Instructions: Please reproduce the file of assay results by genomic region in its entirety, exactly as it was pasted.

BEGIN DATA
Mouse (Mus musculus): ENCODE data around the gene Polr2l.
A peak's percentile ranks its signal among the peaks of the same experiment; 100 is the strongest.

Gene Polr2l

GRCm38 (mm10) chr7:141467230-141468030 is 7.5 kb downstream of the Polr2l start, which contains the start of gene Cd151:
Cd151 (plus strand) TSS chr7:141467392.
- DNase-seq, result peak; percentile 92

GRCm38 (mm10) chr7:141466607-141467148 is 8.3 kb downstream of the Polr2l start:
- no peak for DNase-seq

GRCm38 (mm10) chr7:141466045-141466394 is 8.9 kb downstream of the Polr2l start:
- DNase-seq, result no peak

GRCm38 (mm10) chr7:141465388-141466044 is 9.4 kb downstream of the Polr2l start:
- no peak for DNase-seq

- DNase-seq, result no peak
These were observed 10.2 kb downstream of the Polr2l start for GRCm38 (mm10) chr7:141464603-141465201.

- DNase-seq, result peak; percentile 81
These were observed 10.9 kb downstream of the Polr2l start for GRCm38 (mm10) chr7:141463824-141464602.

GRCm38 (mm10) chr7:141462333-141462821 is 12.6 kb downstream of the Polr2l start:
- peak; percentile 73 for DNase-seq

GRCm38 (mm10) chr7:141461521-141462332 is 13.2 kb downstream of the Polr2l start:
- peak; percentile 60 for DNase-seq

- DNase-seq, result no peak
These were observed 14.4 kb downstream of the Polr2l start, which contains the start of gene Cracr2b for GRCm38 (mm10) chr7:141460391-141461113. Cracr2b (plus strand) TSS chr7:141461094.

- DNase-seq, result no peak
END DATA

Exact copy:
Mouse (Mus musculus): ENCODE data around the gene Polr2l.
A peak's percentile ranks its signal among the peaks of the same experiment; 100 is the strongest.

Gene Polr2l

GRCm38 (mm10) chr7:141467230-141468030 is 7.5 kb downstream of the Polr2l start, which contains the start of gene Cd151:
Cd151 (plus strand) TSS chr7:141467392.
- DNase-seq, result peak; percentile 92

GRCm38 (mm10) chr7:141466607-141467148 is 8.3 kb downstream of the Polr2l start:
- no peak for DNase-seq

GRCm38 (mm10) chr7:141466045-141466394 is 8.9 kb downstream of the Polr2l start:
- DNase-seq, result no peak

GRCm38 (mm10) chr7:141465388-141466044 is 9.4 kb downstream of the Polr2l start:
- no peak for DNase-seq

- DNase-seq, result no peak
These were observed 10.2 kb downstream of the Polr2l start for GRCm38 (mm10) chr7:141464603-141465201.

- DNase-seq, result peak; percentile 81
These were observed 10.9 kb downstream of the Polr2l start for GRCm38 (mm10) chr7:141463824-141464602.

GRCm38 (mm10) chr7:141462333-141462821 is 12.6 kb downstream of the Polr2l start:
- peak; percentile 73 for DNase-seq

GRCm38 (mm10) chr7:141461521-141462332 is 13.2 kb downstream of the Polr2l start:
- peak; percentile 60 for DNase-seq

- DNase-seq, result no peak
These were observed 14.4 kb downstream of the Polr2l start, which contains the start of gene Cracr2b for GRCm38 (mm10) chr7:141460391-141461113. Cracr2b (plus strand) TSS chr7:141461094.

- DNase-seq, result no peak